On Sept. 28, 2015, the Bellingham City Council approved a public emergency ordinance lowering the barrier to 100 feet, becoming one of the first cities in Washington to do so.

With this new amendment, previously restricted sites, such as child-care centers and libraries — with the exception of schools — can now be located within 100 feet of marijuana stores waiting for their licenses to be approved.

Previously, only licensed marijuana businesses were protected from having to relocate.

The City Council meeting came at an opportune time for Lai and his attorney to speak in favor of lowering the buffer, Lai said.

Heather Wolf, a Bellingham attorney at Brownlie Evans Wolf and Lee who represents Trove Cannabis, was one of the first people Lai called after an investigator told him about the arcade.

“When these rules were written, I don’t think they anticipated there would be these lag times between when someone applies for a license and when they are approved,” Wolf said.

Lai said it was shocking to hear the news that the arcade was being built, but they would fight to keep their business in tact.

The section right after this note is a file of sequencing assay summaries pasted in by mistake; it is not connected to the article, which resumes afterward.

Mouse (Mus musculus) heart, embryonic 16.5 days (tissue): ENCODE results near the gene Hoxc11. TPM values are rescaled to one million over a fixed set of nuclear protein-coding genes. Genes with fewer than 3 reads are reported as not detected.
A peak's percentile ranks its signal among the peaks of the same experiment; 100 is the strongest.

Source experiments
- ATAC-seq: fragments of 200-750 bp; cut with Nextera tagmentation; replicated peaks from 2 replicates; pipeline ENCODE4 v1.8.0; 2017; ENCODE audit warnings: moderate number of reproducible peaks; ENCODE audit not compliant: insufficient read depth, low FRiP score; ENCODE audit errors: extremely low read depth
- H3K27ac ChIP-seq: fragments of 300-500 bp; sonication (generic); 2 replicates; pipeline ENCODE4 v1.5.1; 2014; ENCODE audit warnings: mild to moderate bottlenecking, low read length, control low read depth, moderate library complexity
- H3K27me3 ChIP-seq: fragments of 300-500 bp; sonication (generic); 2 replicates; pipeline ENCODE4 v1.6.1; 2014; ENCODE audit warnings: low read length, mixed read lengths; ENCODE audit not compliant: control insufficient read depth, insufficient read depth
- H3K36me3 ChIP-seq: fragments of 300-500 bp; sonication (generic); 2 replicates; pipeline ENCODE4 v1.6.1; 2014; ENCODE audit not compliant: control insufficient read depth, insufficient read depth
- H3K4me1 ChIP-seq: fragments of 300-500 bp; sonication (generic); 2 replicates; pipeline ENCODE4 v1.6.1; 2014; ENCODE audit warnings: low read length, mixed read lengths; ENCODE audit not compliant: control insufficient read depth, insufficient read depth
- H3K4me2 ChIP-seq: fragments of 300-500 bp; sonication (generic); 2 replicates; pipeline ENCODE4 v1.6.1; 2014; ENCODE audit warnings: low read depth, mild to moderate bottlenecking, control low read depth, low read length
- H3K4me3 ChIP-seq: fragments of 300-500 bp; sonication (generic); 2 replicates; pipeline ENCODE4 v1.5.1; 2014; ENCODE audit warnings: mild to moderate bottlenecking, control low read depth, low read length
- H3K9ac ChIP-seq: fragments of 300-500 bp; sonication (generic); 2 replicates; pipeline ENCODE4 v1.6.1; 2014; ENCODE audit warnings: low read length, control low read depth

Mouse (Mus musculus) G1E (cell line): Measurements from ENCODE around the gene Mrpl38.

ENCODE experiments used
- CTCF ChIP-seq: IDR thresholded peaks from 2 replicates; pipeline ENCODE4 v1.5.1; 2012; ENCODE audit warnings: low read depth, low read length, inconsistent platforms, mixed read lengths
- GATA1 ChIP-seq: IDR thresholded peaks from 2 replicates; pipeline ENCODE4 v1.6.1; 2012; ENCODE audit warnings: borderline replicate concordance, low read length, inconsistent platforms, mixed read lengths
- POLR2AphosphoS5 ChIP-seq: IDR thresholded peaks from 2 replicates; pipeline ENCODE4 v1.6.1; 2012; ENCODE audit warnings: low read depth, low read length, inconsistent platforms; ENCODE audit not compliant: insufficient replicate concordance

Co-owners of Trove Cannabis Yin-Ho Lai and Stephen Reed pose for a portrait in their recreational marijuana shop on Samish Way. They plan to open the shop on November 13 and are working to prepare for the grand opening. Photo by Jake Tull
Co-owners of Trove Cannabis Yin-Ho Lai and Stephen Reed pose for a portrait in their recreational marijuana shop on Samish Way. They plan to open the shop on November 13 and are working to prepare for the grand opening. Photo by Jake Tull

“We knew about this loophole. It wasn’t anything we didn’t know of — we just thought we would be grandfathered in,” Lai said.

Kurt Nabbefeld, the lead planner overseeing the City’s marijuana regulations, was a part of the team who wrote the amendment the City Council passed in late September. The amendment was created to ensure businesses were treated fairly, he said.

When Nabbefeld was sifting through business applications, he recognized West’s name under the arcade’s address, and knew it was a restricted site next to a marijuana retail store. In response, the planning department informed the Liquor and Cannabis Board.